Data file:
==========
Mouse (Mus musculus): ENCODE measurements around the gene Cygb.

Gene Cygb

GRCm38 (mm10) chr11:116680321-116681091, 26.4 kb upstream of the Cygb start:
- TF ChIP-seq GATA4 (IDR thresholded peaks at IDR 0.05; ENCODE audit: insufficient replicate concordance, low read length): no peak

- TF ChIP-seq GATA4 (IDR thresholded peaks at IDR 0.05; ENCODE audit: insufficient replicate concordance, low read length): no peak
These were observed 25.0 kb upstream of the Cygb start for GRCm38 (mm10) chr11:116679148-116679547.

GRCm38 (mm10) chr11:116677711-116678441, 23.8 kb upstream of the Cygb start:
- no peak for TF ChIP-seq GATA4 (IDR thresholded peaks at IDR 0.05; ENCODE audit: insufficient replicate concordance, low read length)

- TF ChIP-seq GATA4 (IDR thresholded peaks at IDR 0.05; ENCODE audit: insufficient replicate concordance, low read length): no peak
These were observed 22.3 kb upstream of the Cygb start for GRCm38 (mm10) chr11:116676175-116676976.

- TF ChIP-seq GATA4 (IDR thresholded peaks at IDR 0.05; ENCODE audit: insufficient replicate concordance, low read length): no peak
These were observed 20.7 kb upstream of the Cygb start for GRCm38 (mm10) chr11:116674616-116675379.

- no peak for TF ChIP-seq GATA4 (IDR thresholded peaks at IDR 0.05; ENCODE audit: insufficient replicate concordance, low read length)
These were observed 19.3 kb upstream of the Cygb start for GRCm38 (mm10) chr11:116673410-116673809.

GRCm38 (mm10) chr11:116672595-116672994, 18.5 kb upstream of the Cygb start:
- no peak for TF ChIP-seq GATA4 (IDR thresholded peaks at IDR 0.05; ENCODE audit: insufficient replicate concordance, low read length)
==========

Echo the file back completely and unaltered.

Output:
Mouse (Mus musculus): ENCODE measurements around the gene Cygb.

Gene Cygb

GRCm38 (mm10) chr11:116680321-116681091, 26.4 kb upstream of the Cygb start:
- TF ChIP-seq GATA4 (IDR thresholded peaks at IDR 0.05; ENCODE audit: insufficient replicate concordance, low read length): no peak

- TF ChIP-seq GATA4 (IDR thresholded peaks at IDR 0.05; ENCODE audit: insufficient replicate concordance, low read length): no peak
These were observed 25.0 kb upstream of the Cygb start for GRCm38 (mm10) chr11:116679148-116679547.

GRCm38 (mm10) chr11:116677711-116678441, 23.8 kb upstream of the Cygb start:
- no peak for TF ChIP-seq GATA4 (IDR thresholded peaks at IDR 0.05; ENCODE audit: insufficient replicate concordance, low read length)

- TF ChIP-seq GATA4 (IDR thresholded peaks at IDR 0.05; ENCODE audit: insufficient replicate concordance, low read length): no peak
These were observed 22.3 kb upstream of the Cygb start for GRCm38 (mm10) chr11:116676175-116676976.

- TF ChIP-seq GATA4 (IDR thresholded peaks at IDR 0.05; ENCODE audit: insufficient replicate concordance, low read length): no peak
These were observed 20.7 kb upstream of the Cygb start for GRCm38 (mm10) chr11:116674616-116675379.

- no peak for TF ChIP-seq GATA4 (IDR thresholded peaks at IDR 0.05; ENCODE audit: insufficient replicate concordance, low read length)
These were observed 19.3 kb upstream of the Cygb start for GRCm38 (mm10) chr11:116673410-116673809.

GRCm38 (mm10) chr11:116672595-116672994, 18.5 kb upstream of the Cygb start:
- no peak for TF ChIP-seq GATA4 (IDR thresholded peaks at IDR 0.05; ENCODE audit: insufficient replicate concordance, low read length)